The higher temperature of the rock formation affected the properties of the fluid: As the SBM in the casing cooled, a thermal-induced shrinkage led to a loss of density which, in turn, led to a loss of overbalance pressure in the trapped fluid column (from the wellhead to the hydrocarbon-bearing formations).
When, during the first two hours in which the cement was still a slurry, the equivalent density, or hydrostatic pressure, became less than the pore pressures in the rock formations, creating an underbalanced condition. Formation fluids, brine, oil and gas, penetrated the wet cement, creating flow channels into the weak zone below.
Over time, the flow channels grew larger, eventually building up sufficient pressure to penetrate the shoe track and enter the casing from below.
During this process, the DWH crew received no data or warning that the cement would not serve as a barrier. Today, there still is no commercial software product that would enable the thermal modeling of the behavior of drilling fluid in cases like this where geothermal gradients could affect fluid temperatures and pressures; nevertheless, there are measures that may be taken to cancel the effect of temperature. For example, the fluid’s temperature vs. the geothermal gradient may be made more stable by a complete top-to-bottom conditioning of the mud, a precaution not taken on the DWH. In some cases, mud temperatures may be adjusted on the rig to lessen the downhole effects. In addition, the setting of the casing seal should be delayed until after the cement sets hard enough to create a pressure barrier.
Looking back, neither drillers nor operators understood the importance of knowing about the changes that the formation can induce into the drilling fluid. They did not appreciate the danger that such changes could lead to an underbalancing of the well. It was this undetected change that occurred at the Macondo well that, combined with subsequent mechanical and human failures, led to the blowout and loss of the rig.
Looking forward, commercial software is needed to allow for routine thermal modeling in which the undetectable changes in the fluid properties are calculated as the fluid temperature equalizes with the surrounding formation temperature.
With the aid of such software, profiles over time may be plotted that show the effect for formation-induced changes on the properties of the drilling fluid. Such profiles would tell you if such changes induce the heating or cooling of the fluid. At Macondo, it was the cooling effect that led to the compromise of the integrity of the cement barrier.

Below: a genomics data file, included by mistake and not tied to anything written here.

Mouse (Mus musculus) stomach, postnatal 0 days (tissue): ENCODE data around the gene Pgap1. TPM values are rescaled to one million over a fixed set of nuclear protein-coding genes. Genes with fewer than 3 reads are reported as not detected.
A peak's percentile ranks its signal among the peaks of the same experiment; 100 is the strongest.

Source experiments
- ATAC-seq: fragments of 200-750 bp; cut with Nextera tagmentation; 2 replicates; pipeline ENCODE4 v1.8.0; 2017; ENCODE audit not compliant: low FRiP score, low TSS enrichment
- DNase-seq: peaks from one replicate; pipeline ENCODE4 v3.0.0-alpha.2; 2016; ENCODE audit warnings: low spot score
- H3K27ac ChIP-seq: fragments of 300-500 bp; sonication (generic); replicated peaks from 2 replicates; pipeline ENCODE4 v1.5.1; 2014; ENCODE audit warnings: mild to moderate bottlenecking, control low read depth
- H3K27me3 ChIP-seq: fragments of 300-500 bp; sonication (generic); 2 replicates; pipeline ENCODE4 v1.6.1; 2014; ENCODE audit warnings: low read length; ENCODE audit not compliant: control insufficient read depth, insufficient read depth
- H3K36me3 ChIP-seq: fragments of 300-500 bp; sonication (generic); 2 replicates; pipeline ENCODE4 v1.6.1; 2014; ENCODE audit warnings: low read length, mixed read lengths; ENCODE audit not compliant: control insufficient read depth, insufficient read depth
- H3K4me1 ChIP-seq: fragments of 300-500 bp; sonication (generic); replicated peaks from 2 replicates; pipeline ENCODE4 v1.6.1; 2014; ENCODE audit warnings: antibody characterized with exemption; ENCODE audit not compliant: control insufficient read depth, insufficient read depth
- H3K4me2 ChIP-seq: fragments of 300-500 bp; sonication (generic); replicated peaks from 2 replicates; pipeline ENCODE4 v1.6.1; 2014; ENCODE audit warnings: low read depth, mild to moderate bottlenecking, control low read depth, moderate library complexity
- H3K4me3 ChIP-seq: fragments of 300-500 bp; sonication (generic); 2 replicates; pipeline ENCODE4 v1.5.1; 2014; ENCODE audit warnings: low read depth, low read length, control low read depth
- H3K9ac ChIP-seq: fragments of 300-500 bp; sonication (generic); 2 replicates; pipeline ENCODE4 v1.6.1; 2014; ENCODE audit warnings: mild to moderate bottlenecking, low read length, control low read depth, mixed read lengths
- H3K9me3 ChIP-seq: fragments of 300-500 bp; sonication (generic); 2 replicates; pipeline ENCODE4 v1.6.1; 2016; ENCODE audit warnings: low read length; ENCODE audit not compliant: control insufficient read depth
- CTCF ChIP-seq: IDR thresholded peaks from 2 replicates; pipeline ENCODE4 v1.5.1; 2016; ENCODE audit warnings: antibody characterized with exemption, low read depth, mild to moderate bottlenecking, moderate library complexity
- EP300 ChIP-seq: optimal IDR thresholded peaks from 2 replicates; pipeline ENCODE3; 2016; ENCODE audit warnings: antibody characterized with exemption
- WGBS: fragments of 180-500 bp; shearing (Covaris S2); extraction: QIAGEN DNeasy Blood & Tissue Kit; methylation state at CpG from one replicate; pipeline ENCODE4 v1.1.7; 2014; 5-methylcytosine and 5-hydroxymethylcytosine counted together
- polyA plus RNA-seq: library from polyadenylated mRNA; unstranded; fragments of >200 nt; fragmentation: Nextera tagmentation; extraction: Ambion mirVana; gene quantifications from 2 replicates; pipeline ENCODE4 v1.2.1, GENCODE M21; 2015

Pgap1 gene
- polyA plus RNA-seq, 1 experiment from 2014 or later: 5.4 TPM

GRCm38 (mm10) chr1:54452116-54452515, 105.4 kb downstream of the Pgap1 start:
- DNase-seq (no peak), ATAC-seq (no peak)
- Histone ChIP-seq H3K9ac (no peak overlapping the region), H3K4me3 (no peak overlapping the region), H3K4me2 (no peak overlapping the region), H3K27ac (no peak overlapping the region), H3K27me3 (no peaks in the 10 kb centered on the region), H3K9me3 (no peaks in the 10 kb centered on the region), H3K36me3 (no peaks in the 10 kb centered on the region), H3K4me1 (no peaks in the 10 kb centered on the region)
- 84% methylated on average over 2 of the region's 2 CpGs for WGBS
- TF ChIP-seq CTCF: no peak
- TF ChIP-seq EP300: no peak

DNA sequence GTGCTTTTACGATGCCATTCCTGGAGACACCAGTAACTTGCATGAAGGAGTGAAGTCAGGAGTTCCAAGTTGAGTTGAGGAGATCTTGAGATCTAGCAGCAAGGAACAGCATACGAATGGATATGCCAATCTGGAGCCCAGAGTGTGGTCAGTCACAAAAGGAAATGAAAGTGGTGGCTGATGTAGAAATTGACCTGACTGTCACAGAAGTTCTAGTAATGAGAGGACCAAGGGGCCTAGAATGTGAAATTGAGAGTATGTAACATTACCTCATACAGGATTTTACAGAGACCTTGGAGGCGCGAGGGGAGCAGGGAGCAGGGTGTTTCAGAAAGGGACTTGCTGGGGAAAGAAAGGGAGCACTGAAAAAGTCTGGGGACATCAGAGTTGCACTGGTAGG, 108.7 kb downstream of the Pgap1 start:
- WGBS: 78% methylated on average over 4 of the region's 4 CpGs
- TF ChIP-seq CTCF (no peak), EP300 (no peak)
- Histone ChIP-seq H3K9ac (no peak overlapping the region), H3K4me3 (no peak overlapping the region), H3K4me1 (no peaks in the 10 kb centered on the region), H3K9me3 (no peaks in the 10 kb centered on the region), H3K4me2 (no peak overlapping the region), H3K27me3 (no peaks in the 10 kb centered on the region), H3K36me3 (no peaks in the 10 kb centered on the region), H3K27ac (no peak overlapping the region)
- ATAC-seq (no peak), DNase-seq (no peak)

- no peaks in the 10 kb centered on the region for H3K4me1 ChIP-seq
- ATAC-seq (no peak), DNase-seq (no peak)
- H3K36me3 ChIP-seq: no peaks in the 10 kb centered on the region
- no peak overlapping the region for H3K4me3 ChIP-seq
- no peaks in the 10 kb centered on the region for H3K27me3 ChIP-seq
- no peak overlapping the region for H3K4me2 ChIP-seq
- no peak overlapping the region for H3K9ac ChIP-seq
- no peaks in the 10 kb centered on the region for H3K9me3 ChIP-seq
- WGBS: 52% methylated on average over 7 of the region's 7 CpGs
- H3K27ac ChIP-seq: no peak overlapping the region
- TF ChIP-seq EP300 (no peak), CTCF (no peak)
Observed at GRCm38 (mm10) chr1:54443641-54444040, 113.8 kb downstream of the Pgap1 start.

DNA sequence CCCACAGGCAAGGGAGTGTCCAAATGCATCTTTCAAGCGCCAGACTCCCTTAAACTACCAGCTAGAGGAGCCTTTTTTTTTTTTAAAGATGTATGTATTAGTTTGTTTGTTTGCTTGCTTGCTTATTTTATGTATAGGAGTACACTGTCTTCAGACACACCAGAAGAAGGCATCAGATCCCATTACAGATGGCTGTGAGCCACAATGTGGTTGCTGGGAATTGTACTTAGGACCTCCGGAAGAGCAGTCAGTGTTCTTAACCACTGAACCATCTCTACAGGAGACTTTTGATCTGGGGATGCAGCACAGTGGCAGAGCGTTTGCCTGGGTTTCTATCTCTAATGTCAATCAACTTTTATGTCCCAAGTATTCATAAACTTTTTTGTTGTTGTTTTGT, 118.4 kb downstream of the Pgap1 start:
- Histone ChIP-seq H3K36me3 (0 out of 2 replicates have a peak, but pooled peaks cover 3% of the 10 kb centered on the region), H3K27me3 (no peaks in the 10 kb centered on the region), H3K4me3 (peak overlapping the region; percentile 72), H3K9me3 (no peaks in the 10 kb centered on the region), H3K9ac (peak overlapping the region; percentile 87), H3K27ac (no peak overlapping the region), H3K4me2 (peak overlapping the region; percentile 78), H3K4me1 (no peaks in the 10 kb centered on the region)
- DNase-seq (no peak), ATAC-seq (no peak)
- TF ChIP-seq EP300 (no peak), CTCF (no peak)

In the meantime, the curricula of training schools, plus API standards, need to be updated to include instruction and guidance from this poorly understood risk to drilling and cementing operations.
Just like throwing an object in to a pool of water the things we do effect those around us. Who would be effected if we were injured? Family? Coworkers? Friends? Who else? No one that cares for us wants to see us hurt. Depending on the severity of the injury, the ability to interact with our loved ones with all of our senses could be compromised. What if we could not work anymore and were unable to provide income for our families? How would their lifestyles change? How would creditors and items we borrowed money to purchase be effected? Would the lenders just feel compassion for you because you were injured and let you continue without making payments or would they start repossessing those possessions that were financed? How long could you survive before you had to start selling other possessions just to make ends meet? How well could you survive on Government assistance such as food stamps and other programs?
Every action has a reaction or consequences. Those consequences are up to us to decide upon. It is your decision to work and be safe or take to chances and jeopardize your health or life. Nothing is more selfish than taking chances that could lead to that phone call to tell your loved ones that you are not coming home. How cruel is it to consider taking a short cut that takes away the father or mother of a child that counting on them for everything.
Nobody ever plans to get hurt. That is why it is so important to develop plans to ensure everyone we interact with returns home the same way they left. Their future and the quality of the future of everyone that relies on them depends on this fact.
If you want to change the safety culture of your people, don't just tell them what to do to be safer, teach them why being safe is important for them and how it effects the ones who love them. Just like a pebble thrown into a pond, the effects of that single action continue outward affecting untold numbers of people and events encompassing our lives.
Judge Barbier's 153-page report did not consider the chain of events set in motion by the placement of the casing seal assembly just 17 minutes after the placement of cement.